Hester Hill Schnipper, LICSW, OSW-C Program Manager, Oncology Social Work

JANUARY 04, 2017

Of course I should be more grateful. Probably most of us should be more grateful. We are living in this century rather than most of history when life would have been much shorter and harder. I am/most of us (who are reading this) are living in the more developed parts of the world. I had wonderful parents, a magical childhood, and have had an immensely satisfying and lucky life. I have never had to go hungry and have always managed, some months and years with more difficulty than others, to pay the bills.

I am incredibly grateful for my daughters and granddaughters and wonderful husband. I am grateful for every morning that I awaken and am aware of all this good luck. However, I have never been interested in keeping a gratitude journal nor have I ever ascribed a single benefit to having had two cancers. As I often say to my patients who are recognizing that their illness could be worse: "Yes, it could be worse. But this is plenty bad enough." What seems pretty good in the context of Cancer World looks pretty bad from every other perspective.

More thoughts and some good suggestions from Cure Today:

Cancer Survivor Gratitude: What Other Choice Is There?
Barbara Tako

I am not grateful for my cancers. They weren’t special presents or gifts that I got. Lucky me? No. I didn’t choose a cancer “journey.” I didn’t ask for cancer as an opportunity for personal growth.
One of the important and healthful ways that I live as the survivor of two different cancers is to actively practice gratitude every day.
I don’t choose to practice gratitude because I am a good sport. I am not a good sport. And, I don’t practice gratitude because I am naturally cheerful. I am not. I also don’t practice gratitude because I am an optimistic “glass is half full” sort of person. Not me. I practice gratitude because, in the uncertain world of cancer, it is the only sane choice.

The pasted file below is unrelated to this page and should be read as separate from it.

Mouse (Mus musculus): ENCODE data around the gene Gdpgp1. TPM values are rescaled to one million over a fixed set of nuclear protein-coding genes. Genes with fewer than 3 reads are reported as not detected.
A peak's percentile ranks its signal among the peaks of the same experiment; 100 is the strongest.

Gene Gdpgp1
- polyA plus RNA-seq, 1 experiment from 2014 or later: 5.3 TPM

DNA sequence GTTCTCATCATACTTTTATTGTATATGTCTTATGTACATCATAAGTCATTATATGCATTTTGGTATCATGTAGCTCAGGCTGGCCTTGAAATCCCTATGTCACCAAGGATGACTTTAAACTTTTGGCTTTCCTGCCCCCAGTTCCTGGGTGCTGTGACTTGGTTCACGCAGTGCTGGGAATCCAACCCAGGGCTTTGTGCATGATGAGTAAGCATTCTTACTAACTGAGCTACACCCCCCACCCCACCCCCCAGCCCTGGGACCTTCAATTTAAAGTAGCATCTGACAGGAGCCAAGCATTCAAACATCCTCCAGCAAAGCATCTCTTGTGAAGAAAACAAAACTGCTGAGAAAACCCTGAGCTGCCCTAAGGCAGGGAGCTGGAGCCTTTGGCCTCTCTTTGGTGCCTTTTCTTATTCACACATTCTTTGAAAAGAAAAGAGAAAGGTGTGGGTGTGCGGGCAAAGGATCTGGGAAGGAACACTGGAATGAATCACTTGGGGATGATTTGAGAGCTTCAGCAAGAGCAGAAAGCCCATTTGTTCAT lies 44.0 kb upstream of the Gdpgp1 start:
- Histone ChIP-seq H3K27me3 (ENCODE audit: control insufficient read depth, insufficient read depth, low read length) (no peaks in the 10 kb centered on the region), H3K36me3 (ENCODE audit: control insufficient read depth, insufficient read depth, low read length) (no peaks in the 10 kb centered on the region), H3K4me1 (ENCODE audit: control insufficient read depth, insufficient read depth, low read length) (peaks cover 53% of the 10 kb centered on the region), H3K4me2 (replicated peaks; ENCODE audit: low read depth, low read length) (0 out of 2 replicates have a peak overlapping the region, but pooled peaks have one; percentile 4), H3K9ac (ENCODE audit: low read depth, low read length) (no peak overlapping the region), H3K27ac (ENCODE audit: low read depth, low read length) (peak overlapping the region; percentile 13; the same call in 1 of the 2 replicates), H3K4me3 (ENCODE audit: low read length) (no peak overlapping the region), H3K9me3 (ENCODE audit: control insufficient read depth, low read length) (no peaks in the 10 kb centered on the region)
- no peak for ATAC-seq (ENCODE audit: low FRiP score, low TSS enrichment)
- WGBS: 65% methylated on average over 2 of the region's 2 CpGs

Practicing gratitude makes me seek out the good in each day. I do this everyday. I don’t always keep a “gratitude journal” as suggested by Sarah Ban Breathnach in her book “Simple Abundance” (good book, by the way). I simply make myself come up with three specific things I am grateful for before the end of the day. I make them specific to the day. That means “I love my husband” is too general, but “I am grateful my husband made a nice fire tonight” is perfect. It would be a boring platitude if I just reinvented the same wheels every day about my loving spouse and children.
Being specific each day in what I choose to be grateful about actually makes me have to think hard and to focus on what exactly I am grateful for. If I am vague and general, then my gratitude exercise loses any meaning.

Read more and please consider adding a comment about your gratitude or lack thereof:

Above content provided by Beth Israel Deaconess Medical Center. For advice about your medical care, consult your doctor.
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